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From cross to cross | NewAlcarria

Our current calendar is based on natural cycles. Let us remember that even the dates of Lent and Holy Week are determined by Easter Sunday, which is the first Sunday after the first full moon of the vernal equinox. Our collection of proverbs is full of examples in which the Catholic saints determine the calendar and, in the past, the lives of our people: For the Kings, the oxen notice it; By San Blas, you will see the stork; For Saint Matthias, they equalize the nights with the days. Some dates of the saints, such as San Miguel, marked the beginning or end of employment contracts and the usual activity of families –For Saint Andrew, kill your cattle, big, small or whatever, or for All Saints, sow wheat and you will pick thistles.

The proverb not only collects and marks the specific dates, as we have seen, it also does so with longer periods of time: In April it rains a lot; Spring alters blood.

Wax Cross. Photo: Jose Antonio Alonso.

In the traditional life of our land and outside of it, there was a period of time marked on the calendar. It is the space that goes “from Cross to Cross ”, from the festival of the Cross in spring -May 3-, until the festival of Christ in September -day 14-. I already spoke about this issue at the time, when I dealt with the subject of “Beliefs and superstitions around storms” (Notebooks of Ethnology, 25). Given that we have spent three articles talking about the Mayans and the Mayans and that we are fully involved in the month to which the goddess “Maia” ended up lending her name, we will now deal with that long period of time that begins with one of the most celebrated in our land and in other counties and regions: the Cruz de Mayo.

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We are, obviously, before a Christian festival, centered on the quintessential Christian symbol, but also closely related to popular spring cults. In fact the rites are confused and intermingled. In our land, the song of the mayos “to the Virgin” is frequent, which, in some cases, even put San José as the “mayo” of the Virgin. The May crosses are popularly decorated with spring flowers and vegetation and, in some localities, both festivals -Mays and crosses- are closely related.

In our agricultural lands, the annual cycle began with sowing; the botargas fulfilled their ritual of sponsoring the fertility of the land that, through the tasks of weeding, was already free of weeds. Rainy April was in charge of making the cereal fields grow and, in the world of popular belief, it is now when the field needs the protection of the divinity so that the harvest does not fail.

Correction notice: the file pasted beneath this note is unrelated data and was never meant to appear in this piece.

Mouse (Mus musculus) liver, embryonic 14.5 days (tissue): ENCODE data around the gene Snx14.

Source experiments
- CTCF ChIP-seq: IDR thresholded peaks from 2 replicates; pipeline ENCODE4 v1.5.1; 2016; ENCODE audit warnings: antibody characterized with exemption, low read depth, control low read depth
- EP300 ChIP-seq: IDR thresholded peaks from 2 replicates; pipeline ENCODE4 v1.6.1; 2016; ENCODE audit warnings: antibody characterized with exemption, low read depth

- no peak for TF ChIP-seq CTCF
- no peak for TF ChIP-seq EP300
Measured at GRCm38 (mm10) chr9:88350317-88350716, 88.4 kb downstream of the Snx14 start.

Image of San Isidro. Salmeron.

Our ancestors conceived of the Christianized heaven as the place of residence of the protective divinity, but there is a secular tradition that also places the ancient gods of lightning -Zeus, Jupiter, Thor…- and the demons and characters that unleashed the dreaded storms. In one of his pioneering articles (Revista de Folklore nº. 60, 1985), the Molinés researcher SANZ Y DÍAZ brought up some phrases from other authors regarding storms: “although it is true that the devil does not go in all the clouds pregnant with hail, it is known that in some of them it does.” (treaters on horseback between the 17th and 18th centuries); and, picking up the words of FATHER CASTAÑEDA, in the previous century, he adds: “the spells of hail clouds and storms of all kinds, with floods and overflows, are so public in the Kingdom, that by wonder there is no village of farmers and ranchers where they do not have the salary available and a sentry box in the bell tower, or in somewhere very high, so that the conjurer is closer to the clouds and the demons, who claim to ride them, although this is not proven, and keep the term in stone.

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To preserve our people and their farms on which they depended, there were many rites, of which I have already left a record in their day, some of which continue to be put into practice today, such as the blessing of the fields that the priest of the community continues to perform, normally on the day of the May Cross or the festival of San Isidro and, exceptionally, on other dates such as San Marcos (Chiloeches), San Jorge (Miralrío) or San Gregorio (Valdegrudas). It was a general custom to place blessed wax crosses, at the four cardinal points, to protect the term against hail and storms. Even today, some towns such as Atienza continue to keep this custom alive, in this case coinciding with the Cruz de Mayo. In fact, some of our towns with the greatest agricultural tradition, such as Marchamalo and Cabanillas, continue to celebrate, at this time, their traditional Christ festivals.

Madrigal bell tower. Photo: Jose Antonio Alonso.

In Sienes, in the past, there was a daily ringing of bells from the May Cross to the September Cross -the “It simply came to our notice then”-, to protect the town from the dreaded storms. This touch replaced the noon or “angelus”, in that period in which the harvest was in greater danger. In Ciruelos del Pinar, it seems that the touch was made during the month of May and, in other localities, when the cloud carrying storms approached. The mountain children, in some places, we accompanied the touch with a singsong or string. In Sienes it was said: Tintilinublo,/ a cloud is coming/ through the Sierra/ de Valdelcubo./ The birds sing,/ the clouds rise,/ a torrent is coming./ God is better than all the people. Francesc LLOP I BAYO and Maricarmen ÁLVARO, already cited (“Bells and bell ringers”, 1990) some examples with preventive bell rings or to promote good weather in towns of Salamanca, La Rioja or Aragón.

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